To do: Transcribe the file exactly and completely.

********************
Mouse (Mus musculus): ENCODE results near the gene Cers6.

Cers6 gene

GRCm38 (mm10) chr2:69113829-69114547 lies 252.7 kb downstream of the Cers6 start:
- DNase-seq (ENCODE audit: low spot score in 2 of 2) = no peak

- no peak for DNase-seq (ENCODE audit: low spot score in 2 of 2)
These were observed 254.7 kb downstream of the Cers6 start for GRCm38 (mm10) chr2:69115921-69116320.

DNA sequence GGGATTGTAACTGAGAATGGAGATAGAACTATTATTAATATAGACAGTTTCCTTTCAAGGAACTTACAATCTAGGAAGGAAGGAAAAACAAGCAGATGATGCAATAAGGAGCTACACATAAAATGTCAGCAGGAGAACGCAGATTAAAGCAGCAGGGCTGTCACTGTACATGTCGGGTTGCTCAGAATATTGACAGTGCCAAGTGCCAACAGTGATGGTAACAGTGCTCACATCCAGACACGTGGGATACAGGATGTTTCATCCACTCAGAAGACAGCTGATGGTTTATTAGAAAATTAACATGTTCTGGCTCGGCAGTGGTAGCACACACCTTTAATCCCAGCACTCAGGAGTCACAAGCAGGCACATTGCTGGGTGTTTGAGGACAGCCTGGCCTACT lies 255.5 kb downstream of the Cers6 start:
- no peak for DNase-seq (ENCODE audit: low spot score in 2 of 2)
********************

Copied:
Mouse (Mus musculus): ENCODE results near the gene Cers6.

Cers6 gene

GRCm38 (mm10) chr2:69113829-69114547 lies 252.7 kb downstream of the Cers6 start:
- DNase-seq (ENCODE audit: low spot score in 2 of 2) = no peak

- no peak for DNase-seq (ENCODE audit: low spot score in 2 of 2)
These were observed 254.7 kb downstream of the Cers6 start for GRCm38 (mm10) chr2:69115921-69116320.

DNA sequence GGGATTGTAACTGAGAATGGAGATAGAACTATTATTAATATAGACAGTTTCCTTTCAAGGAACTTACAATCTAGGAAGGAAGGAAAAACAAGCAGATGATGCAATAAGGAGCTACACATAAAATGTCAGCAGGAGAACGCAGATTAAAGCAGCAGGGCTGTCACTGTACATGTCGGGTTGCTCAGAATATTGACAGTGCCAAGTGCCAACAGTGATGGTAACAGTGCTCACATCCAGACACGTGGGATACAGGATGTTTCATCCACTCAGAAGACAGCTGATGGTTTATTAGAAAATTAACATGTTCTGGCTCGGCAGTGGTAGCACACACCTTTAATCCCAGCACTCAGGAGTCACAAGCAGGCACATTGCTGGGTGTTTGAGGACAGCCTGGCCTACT lies 255.5 kb downstream of the Cers6 start:
- no peak for DNase-seq (ENCODE audit: low spot score in 2 of 2)